ISSN (Print) - 0012-9976 | ISSN (Online) - 2349-8846

A+| A| A-

Are Loan Waivers a Panacea for Rural Distress?

Small and marginal farmers are not the real beneficiaries of loan waivers. In the year following loan waivers, small farmers lose out on three counts: lower access to formal loans, falling agricultural revenue because of higher informal loan costs, and falling agricultural productivity. Instead, supply-side interventions could make a real difference in farmers’ lives as a long-term alternative to loan waivers.

On the eve of Karnataka elections, farm loan waivers were one of the major election promises. Chief Minister H D Kumaraswamy eventually fulfilled his pre-poll assurance and announced farm loan waivers of up to 34,000 crore (with a cap of 2 lakh per family). Starting in 2017 Karnataka is the fifth state (after Uttar Pradesh, Punjab, Maharashtra, and Andhra Pradesh) to have implemented farm loan waiver programmes. Another poll-bound state, Rajasthan announced farm loan waivers, and the main opposition party, Indian National Congress, has promised farm loan waivers in Chhattisgarh if voted to power. As a result of farm loan waivers, there is a likelihood that during fiscal year 201819, Indias fiscal deficit may widen to 1,07,700 crore. During 201617, the total amount of debt relief programmes announced by the governments of Uttar Pradesh, Maharashtra and Punjab amounted to 77,000 crore or 0.5% of Indias gross domestic product (GDP) in 201617 (Kundu 2017). If all the states in India were to waive 50% of their farm debt, it would cost 1% of Indias GDP in 201617 price.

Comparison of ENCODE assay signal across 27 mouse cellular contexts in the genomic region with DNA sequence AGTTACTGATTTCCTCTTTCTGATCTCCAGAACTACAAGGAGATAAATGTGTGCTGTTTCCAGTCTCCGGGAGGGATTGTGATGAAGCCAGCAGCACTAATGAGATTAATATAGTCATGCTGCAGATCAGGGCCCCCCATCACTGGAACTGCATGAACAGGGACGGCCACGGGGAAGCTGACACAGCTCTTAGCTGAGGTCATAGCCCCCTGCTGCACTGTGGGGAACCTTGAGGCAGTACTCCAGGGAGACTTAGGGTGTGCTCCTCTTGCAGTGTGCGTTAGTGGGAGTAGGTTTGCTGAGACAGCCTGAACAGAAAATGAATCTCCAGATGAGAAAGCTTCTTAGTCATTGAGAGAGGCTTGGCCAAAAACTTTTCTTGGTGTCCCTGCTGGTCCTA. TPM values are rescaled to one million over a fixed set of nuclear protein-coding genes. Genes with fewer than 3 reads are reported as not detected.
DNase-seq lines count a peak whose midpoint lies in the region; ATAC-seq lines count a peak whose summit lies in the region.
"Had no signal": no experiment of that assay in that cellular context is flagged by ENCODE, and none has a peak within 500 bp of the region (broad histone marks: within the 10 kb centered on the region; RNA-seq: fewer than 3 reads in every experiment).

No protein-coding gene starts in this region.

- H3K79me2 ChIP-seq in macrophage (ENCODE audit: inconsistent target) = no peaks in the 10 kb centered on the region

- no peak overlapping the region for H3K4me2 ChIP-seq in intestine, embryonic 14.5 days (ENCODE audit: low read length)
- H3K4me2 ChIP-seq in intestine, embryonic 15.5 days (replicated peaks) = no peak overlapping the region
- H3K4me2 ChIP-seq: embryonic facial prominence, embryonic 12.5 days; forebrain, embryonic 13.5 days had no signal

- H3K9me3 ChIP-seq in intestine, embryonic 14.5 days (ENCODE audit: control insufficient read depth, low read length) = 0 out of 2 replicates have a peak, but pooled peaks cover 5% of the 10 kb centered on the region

Small Farmers and Waivers

Dear Reader,

To continue reading, become a subscriber.

Explore our attractive subscription offers.

Click here


To gain instant access to this article (download).

INR 59

(Readers in India)

$ 6

(Readers outside India)

Published On : 29th Nov, 2018

Support Us

Your Support will ensure EPW’s financial viability and sustainability.

The EPW produces independent and public-spirited scholarship and analyses of contemporary affairs every week. EPW is one of the few publications that keep alive the spirit of intellectual inquiry in the Indian media.

Often described as a publication with a “social conscience,” EPW has never shied away from taking strong editorial positions. Our publication is free from political pressure, or commercial interests. Our editorial independence is our pride.

We rely on your support to continue the endeavour of highlighting the challenges faced by the disadvantaged, writings from the margins, and scholarship on the most pertinent issues that concern contemporary Indian society.

Every contribution is valuable for our future.